Last week I went on a hunt for the perfect little black dress. It had to be something timeless and classic. A garment that would look great no matter how many trends it went through. To me, fashion fads should be reserved for the accessories. Like the little black dress, there are certain marketing fundamentals that should stand the test of time. Today, we are experiencing a monumental shift in the marketing world. Consumers are taking control with the use of new technologies and companies are learning to change to the new environment. But this changes the accessories - not the dress.
In my opinion, marketing is and always will be:
- A process - Marketing is the process of converting leads (people who have no idea who you are) into prospects (people who are aware of your product or service and may consider purchasing from you when the time is right). Effective marketing campaigns view their process as a series of activities executed consistently over time. A steady flow of information from many angles helps ensure brand awareness and top-of-mind customer thinking.
- Getting the right product or service to the right people - Remember the saying "If you try to be all things to everyone, you'll be nothing to nobody?" How true. Not everyone will love your product or service and that's ok - different strokes for different folks. Your goal is to make your product or service the best it can be for your audience.
- Great communication - OK, here's where I get a chance to toot my own horn for a bit. You can have the best product or service in the world, but if you can't explain WHY it's the best, you may be in for a sales slump. What's that? You'd like a few tips? Here you go - avoid jargon, keep your words at a 4th grade level or less, less is more, inject personality, alliteration is an awesome alternative, step into your customer's shoes, speak in benefits instead of features, read lots of stuff that is in the style you're trying to write.....the list goes on.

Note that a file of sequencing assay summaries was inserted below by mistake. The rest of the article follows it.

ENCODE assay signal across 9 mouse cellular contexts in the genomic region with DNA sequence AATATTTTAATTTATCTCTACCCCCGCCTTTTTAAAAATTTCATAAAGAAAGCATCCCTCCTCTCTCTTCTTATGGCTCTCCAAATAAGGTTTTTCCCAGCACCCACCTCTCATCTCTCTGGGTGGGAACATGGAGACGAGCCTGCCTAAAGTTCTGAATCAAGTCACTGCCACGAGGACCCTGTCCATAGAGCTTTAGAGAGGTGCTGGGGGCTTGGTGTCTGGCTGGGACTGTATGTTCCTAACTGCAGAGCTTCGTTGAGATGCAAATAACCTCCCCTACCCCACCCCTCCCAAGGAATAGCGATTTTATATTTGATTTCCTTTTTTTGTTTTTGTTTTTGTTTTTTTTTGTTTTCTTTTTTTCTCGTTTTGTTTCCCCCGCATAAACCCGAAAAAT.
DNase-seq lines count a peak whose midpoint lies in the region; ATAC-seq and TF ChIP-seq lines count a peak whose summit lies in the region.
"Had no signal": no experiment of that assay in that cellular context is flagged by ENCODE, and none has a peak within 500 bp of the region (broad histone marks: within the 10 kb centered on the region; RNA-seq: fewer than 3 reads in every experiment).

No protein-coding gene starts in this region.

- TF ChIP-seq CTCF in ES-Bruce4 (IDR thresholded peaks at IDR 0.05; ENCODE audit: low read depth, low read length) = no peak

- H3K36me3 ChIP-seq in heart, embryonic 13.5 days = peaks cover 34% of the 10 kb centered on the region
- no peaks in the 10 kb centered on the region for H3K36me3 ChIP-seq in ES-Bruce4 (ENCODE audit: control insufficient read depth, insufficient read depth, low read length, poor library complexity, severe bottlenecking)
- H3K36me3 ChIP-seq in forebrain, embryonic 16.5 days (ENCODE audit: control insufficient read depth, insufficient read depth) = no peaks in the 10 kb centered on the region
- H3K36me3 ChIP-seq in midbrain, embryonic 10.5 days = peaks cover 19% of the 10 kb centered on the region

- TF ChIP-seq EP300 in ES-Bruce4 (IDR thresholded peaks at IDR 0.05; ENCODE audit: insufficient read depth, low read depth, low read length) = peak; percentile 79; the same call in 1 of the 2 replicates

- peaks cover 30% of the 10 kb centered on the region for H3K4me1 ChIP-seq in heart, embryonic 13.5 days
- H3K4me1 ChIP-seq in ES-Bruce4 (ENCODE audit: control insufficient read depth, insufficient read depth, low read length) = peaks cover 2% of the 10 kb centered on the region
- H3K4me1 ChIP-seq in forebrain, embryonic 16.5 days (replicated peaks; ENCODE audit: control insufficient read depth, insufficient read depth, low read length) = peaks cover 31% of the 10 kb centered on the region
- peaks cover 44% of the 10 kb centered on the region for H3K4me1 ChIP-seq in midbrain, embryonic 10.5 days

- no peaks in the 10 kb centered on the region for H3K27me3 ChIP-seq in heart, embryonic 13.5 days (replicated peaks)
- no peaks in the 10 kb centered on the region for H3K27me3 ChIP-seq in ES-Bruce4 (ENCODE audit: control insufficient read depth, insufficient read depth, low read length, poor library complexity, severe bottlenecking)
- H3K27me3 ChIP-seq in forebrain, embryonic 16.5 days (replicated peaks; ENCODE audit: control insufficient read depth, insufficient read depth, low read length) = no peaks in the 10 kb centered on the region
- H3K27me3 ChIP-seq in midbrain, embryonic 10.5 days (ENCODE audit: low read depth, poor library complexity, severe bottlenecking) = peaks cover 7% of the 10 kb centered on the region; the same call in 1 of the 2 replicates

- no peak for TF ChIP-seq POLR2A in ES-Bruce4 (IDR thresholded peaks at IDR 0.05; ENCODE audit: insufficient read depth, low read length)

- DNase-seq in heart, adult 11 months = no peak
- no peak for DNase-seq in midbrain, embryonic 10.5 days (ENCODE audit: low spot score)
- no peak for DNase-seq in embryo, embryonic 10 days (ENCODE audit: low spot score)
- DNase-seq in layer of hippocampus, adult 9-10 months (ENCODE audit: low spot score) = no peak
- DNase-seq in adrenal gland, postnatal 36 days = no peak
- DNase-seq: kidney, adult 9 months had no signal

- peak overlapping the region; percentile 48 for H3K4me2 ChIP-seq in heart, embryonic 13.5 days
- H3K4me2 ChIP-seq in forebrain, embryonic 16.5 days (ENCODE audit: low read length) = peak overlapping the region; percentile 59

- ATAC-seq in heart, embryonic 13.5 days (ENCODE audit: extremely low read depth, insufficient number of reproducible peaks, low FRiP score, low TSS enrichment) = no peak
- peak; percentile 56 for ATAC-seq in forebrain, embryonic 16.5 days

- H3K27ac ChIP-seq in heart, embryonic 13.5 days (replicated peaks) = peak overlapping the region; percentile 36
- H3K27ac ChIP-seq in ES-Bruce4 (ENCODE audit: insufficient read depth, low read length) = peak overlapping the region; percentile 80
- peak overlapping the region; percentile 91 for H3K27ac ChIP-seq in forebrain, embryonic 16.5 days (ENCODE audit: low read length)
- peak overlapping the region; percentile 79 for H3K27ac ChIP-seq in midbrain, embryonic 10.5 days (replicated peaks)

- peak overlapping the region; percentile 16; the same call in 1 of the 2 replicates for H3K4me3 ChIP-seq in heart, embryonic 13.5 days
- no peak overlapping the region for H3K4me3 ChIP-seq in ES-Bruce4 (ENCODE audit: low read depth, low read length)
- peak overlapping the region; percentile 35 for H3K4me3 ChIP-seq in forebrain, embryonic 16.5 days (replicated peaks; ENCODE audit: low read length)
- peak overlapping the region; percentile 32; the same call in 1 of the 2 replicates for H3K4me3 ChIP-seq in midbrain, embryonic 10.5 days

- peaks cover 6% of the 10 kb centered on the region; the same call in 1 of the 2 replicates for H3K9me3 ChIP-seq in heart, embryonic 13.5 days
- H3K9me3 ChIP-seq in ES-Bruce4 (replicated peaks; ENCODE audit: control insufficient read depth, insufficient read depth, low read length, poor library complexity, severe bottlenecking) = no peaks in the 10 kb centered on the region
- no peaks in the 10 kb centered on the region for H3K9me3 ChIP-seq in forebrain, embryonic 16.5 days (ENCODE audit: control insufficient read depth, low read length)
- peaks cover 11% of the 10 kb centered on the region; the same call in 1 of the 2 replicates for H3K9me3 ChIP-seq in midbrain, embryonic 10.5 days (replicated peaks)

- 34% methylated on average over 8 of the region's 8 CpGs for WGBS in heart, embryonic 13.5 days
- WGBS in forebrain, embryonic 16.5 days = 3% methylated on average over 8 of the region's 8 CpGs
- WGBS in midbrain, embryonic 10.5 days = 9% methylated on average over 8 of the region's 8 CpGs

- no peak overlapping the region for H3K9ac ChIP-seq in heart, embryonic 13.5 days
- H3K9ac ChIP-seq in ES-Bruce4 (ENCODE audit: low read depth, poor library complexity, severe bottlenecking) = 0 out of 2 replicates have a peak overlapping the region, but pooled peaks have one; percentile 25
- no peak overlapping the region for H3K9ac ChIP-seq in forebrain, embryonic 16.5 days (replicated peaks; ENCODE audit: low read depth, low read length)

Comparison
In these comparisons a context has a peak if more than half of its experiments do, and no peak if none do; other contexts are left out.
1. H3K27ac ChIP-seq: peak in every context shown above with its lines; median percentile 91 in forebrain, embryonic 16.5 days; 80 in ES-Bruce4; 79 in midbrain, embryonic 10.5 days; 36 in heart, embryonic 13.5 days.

- An exercise in empathy - 99% of effective marketing is understanding what your customer really wants. What motivates them? How to they speak? What keeps them up at night? The more deeply you understand your clients, the higher your chances are your prospects will connect with your brand.
- A balance of price and quality - Some people shop at Wal-Mart, others at Tiffany's - and it's for very different reasons. Do you compete on price - offering a comparable product or service at less than your competition? Or are you a quality provider where customers are willing to pay more because of the enhanced product or experience?
Once you have the dress, then you can snazz it up with the spiffy accessories Web 2.0 has to offer. Although you may get tired of the bracelet - the dress (and your marketing fundamentals) are timeless.